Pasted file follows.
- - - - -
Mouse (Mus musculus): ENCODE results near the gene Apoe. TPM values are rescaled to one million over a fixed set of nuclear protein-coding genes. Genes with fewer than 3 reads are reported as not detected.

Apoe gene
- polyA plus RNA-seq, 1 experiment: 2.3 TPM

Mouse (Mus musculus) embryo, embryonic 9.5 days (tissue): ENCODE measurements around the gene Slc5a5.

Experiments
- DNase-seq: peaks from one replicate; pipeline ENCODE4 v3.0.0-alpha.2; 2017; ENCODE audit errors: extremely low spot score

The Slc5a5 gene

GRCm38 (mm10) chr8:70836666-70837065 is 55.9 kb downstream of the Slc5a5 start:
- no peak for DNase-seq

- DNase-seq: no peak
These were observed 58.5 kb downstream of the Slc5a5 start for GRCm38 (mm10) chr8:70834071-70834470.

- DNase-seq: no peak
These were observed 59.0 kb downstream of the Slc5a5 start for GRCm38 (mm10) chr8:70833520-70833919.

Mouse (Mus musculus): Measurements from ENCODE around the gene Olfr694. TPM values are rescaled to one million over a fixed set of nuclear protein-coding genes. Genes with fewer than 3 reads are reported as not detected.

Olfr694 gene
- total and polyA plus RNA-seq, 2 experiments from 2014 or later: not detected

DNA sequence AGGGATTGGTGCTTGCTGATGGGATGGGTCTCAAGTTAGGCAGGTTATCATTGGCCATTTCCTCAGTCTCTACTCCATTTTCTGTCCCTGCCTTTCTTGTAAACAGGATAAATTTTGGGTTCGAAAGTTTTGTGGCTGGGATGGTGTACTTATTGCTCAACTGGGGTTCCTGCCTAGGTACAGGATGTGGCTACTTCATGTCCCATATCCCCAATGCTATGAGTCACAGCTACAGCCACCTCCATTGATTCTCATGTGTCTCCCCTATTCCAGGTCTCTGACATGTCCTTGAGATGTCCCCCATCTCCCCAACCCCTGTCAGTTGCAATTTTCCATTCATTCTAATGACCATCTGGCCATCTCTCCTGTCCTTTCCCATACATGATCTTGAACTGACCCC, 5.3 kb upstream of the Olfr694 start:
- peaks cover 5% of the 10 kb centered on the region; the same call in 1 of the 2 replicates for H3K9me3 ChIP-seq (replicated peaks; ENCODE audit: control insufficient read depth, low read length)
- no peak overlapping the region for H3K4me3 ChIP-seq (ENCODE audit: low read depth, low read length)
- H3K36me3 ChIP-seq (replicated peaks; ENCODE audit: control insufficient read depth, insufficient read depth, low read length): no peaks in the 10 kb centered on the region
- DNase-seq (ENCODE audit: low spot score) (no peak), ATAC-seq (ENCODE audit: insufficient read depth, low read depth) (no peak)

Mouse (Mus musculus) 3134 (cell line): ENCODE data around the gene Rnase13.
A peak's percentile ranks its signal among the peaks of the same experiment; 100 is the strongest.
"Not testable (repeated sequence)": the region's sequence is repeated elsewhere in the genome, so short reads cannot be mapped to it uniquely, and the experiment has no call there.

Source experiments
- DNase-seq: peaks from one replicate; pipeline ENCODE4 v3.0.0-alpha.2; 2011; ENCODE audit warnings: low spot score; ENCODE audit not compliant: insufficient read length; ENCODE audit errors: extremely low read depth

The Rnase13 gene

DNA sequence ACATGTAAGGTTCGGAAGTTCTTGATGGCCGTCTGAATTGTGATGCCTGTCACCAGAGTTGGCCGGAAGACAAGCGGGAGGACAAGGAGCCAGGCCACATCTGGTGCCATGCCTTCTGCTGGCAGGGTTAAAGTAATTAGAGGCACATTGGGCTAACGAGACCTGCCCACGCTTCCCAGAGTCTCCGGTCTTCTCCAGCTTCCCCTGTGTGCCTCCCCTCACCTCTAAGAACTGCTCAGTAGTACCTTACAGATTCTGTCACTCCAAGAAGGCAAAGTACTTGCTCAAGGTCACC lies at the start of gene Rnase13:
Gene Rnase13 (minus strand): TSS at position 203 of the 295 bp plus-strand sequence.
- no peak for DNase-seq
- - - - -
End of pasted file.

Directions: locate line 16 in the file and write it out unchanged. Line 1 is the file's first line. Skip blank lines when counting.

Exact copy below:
- total and polyA plus RNA-seq, 2 experiments from 2014 or later: not detected